Jazz, to me, is like that distant relative that just keeps on going no matter how ill it seems to get. It doesn't take a genius to see that jazz is not as popular as it was ninety or even fifty years ago but nonetheless musicians still soldier on and persist in this noble genre of extreme dexterity, skill and expression. The Bad Plus is a brilliant contemporary jazz trio with some really angular and complex motifs which still hold on to a euphonious tune, not just rapid notes for the sake of rapid notes as some bebop bands strive to do.

On their new album, Made Possible, the band has a bit of a false start with the fairly dry and church hymn-esque 'Pound for Pound'. Though the crescendo is vaguely exciting the song crawls along at an extremely slow pace with very little at all happening in the drums to spicen the song up for it's six minute duration. The band kicks back into the normal swing of things on 'Seven Minute Mind' with some extremely impressive piano work from Ethan Iverson and the constantly evolving rolling bass line and percussion backing the song well.

I love the unconventional nature of the chord progression in 'Wolf Out' with Iverson's left hand seemingly playing something completely unrelated to his right hand in a very odd tempo I cannot even begin to decipher. Then the band just goes into total jazz freak out mode about half way through the song, playing louder and more frantically than I have ever heard on any Bad Plus record. The band decides to throw some brass into the mix for this album which works wonders to give Made Possible another layer for the listener to sink their teeth into. The moody 'Sing for a Silver Dollar' as a superb chord based song with some larger than life drum beats which is only tainted by an excruciatingly annoying pause in the middle filled with tinny electronic drum sounds and random tones.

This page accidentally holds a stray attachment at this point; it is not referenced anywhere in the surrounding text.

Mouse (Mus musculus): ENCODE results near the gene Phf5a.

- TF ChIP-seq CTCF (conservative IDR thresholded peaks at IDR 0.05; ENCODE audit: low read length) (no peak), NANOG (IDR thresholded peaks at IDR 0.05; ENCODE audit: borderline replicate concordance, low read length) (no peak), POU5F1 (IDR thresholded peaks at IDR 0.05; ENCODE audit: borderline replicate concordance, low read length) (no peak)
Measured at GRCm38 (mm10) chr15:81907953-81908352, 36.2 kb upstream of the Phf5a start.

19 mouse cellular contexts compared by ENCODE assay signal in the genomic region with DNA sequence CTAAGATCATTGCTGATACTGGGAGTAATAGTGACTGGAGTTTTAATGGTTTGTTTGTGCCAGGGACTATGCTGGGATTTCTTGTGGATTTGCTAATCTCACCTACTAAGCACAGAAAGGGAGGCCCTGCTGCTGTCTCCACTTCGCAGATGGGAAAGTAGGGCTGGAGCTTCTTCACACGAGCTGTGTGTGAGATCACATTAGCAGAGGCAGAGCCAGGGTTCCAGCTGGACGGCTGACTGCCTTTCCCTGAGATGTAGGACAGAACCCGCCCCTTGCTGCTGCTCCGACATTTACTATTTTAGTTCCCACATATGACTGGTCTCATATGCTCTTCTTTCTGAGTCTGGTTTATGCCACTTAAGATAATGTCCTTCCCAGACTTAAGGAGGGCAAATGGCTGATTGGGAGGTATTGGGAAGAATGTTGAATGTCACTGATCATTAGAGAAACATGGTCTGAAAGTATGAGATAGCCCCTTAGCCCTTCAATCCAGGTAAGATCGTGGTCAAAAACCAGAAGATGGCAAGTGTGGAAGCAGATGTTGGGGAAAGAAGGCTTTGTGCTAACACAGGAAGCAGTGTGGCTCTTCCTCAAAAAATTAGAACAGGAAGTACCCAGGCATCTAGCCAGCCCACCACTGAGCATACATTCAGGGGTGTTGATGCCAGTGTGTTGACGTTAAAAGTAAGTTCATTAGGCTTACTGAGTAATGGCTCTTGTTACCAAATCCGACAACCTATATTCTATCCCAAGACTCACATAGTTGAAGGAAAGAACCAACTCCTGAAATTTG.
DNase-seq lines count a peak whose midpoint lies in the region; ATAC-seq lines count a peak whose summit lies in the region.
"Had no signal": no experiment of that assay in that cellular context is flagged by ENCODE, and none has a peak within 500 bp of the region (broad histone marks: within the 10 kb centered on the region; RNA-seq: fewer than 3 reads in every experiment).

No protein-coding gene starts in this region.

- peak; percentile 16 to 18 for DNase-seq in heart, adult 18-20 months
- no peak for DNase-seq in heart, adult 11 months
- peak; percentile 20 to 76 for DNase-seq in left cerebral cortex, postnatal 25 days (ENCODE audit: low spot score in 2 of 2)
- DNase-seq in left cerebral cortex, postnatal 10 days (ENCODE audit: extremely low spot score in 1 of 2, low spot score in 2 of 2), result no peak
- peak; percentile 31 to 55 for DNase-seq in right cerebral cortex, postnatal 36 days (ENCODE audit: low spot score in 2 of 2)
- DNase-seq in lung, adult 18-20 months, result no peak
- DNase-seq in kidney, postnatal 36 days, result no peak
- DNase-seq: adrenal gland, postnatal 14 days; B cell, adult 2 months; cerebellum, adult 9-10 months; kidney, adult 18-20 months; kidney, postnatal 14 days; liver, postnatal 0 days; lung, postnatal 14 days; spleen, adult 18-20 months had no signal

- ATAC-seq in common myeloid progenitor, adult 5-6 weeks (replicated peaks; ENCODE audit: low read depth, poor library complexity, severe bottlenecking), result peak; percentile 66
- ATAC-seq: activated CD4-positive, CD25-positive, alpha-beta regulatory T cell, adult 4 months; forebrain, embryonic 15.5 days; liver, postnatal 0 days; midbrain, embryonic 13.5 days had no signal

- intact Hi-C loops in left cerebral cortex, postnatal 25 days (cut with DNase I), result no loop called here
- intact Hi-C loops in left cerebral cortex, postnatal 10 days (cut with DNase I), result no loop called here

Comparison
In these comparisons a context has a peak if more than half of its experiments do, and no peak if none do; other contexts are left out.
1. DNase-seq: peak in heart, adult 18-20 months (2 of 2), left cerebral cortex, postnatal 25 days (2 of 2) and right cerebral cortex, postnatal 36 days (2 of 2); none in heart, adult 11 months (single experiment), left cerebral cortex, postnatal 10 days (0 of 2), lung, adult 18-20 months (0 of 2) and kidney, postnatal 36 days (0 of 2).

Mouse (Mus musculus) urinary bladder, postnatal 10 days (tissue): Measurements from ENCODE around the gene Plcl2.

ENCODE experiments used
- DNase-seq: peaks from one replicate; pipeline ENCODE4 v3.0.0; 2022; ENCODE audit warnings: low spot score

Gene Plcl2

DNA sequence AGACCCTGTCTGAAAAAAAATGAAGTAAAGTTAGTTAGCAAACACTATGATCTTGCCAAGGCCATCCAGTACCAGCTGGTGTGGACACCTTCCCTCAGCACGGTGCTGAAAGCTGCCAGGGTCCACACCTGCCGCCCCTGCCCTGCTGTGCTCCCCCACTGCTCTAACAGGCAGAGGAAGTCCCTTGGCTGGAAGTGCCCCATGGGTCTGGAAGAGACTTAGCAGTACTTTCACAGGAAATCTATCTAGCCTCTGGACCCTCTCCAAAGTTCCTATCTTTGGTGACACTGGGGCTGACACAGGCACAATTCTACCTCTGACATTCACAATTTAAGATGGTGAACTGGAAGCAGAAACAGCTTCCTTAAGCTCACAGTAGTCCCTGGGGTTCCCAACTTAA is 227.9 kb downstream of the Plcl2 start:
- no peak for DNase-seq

'I Want to Feel Good' sees the trio at their most optimistic with a constant flow of major chords and piano flutters throughout. Much like 'Sing for a Silver Dollar' this track suffers from some irritating and ineffective electronic tones in the background which really do detract from my enjoyment of the song. The fourteen minute epic that is 'In Stitches' stands out prominently on the album with the band experimenting with ambient noise over extremely slow piano chords, almost like something you would expect a drone artist to do. The song grows at a snail's pace, rising to become a mad scramble of smashed keys and cymbals before eventually dying down.

While this album does have its good moments, the ambivalent moments far outweigh it. Tracks like 'For My Eyes Only', 'Re-elect That' and 'Victoria' are pretty tame really compared to the songs of albums like their 2003 Colombia Records released These Are the Vistas, and action-packed jazz album from start to finish and one of my favourite from The Bad Plus. This is really an album for a die hard fan of the band as it has a real lack of the energy and lateral thinking of some of the band's previous releases.